Although we have been cited to no cases where an attempted briber, after conviction, has successfully enlisted the aid of a court in recovering money paid as a bribe, the attitude of this court toward bribers generally is clearly reflected in the early case of State, ex rel., v. Cross, 38 Kan. 696, 17 Pac. 190. That was an action by the state to cancel a contract for the sale of certain land purchased by the defendant from an authorized agent of the board of regents. As part of its cause of action, the state alleged the contract was induced by defendant's fraud and bribery. Defendant, in his answer, among other things alleged he had made partial payments in cash which had been accepted by the state, and that the state had not returned or offered to repay said money to him. In commenting on defendant's assertion that the consideration must *15 be returned or tendered by the state before the contract could be annulled, the court said:

"We think, therefore, upon principle and authority, that if the contract ... was induced and obtained by bribery of the officials having control thereof, the courts must leave the briber where he stands, and deny him any benefit from his contract. Therefore, if the allegations of the petition be fully established and bribery proved as therein charged, the state will not be required to return or tender the money paid by Cross, in order to have the contract canceled and wiped out. A party ought not to be permitted to induce public officers to act corruptly, and then, when the corruption is uncovered, be allowed to retire from the transaction, with his money returned to him, as if he had acted honestly and in good faith. Such conduct, if tolerated, would sap the condition on which official honesty rests, and legalize temptations which would lead from duty many an official who without such inducements might perform his duty." (pp. 701-702.)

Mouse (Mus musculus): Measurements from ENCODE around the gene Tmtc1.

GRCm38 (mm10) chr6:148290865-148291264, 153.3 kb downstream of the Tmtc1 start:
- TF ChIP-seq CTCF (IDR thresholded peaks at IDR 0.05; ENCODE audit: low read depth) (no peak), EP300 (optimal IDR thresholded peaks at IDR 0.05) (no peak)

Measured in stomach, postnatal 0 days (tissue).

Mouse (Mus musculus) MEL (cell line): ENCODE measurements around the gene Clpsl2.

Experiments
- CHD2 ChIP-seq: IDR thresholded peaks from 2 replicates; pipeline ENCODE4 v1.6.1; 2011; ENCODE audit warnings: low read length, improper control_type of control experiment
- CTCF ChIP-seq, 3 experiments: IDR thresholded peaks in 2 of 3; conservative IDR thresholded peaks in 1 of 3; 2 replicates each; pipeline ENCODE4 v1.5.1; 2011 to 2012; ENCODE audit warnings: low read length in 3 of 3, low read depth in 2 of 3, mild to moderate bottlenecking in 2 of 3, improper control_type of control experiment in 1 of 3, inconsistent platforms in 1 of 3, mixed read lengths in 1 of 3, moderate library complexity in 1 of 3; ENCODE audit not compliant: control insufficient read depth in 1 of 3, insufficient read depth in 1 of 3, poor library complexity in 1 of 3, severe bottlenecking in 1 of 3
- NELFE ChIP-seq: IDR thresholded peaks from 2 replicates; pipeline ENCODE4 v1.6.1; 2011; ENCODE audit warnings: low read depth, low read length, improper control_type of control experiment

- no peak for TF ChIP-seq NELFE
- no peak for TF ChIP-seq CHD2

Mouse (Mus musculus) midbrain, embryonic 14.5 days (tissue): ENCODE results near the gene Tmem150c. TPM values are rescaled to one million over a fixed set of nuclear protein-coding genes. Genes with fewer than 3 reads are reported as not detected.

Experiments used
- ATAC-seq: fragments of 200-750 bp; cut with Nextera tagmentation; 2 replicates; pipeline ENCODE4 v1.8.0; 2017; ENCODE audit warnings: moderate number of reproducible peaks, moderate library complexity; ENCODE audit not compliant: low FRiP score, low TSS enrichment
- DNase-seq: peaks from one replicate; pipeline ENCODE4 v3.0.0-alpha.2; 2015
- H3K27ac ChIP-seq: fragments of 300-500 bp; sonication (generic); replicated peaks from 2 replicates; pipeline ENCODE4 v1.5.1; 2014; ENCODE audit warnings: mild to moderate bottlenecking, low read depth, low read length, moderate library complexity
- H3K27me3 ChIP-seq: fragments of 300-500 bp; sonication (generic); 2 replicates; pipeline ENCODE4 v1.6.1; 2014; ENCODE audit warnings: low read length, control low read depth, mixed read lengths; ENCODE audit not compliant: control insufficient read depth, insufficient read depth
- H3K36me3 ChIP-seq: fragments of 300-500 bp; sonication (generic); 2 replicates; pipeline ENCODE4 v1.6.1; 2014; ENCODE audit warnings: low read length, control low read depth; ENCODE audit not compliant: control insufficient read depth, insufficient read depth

There has developed the rule, which is supported by the great weight of authority, that in the absence of a statute, one who bribes another cannot recover the money or property transferred as part of the bribe. (See Anno. 60 A.L.R.2d 1273, and cases collected therein; 17 Am.Jur.2d, Contracts § 221; 11 C.J.S., Bribery § 20.) Illustrative of the briber's plight is the case of Womack v. Maner, 227 Ark. 789, 301 S.W.2d 438, 60 A.L.R.2d 1271, in which recovery of money paid as a bribe was sought in an action by the briber. The complaint alleged the payment of the money to the defendant, a judge, to prevent the plaintiff from being prosecuted or punished for engaging in the unlawful business of gambling. A demurrer to the complaint was sustained. The supreme court, in affirming the lower court's ruling, held that in the absence of a statute authorizing recovery of money paid as a bribe, the law will aid neither party to the alleged illegal and void contract, because the parties were in pari delicto, and the courts will not permit recovery of money voluntarily surrendered under such circumstances.

Two early cases which are more apropos to the facts here deserve attention. In what is regarded as a landmark decision, the U.S. Supreme Court held in Clark v. United States, 102 U.S. 322, 26 L. Ed. 181, that money paid to a public officer could not be recovered by the bribers even though the money was no longer in the hands of the original recipient. The court reasoned as follows: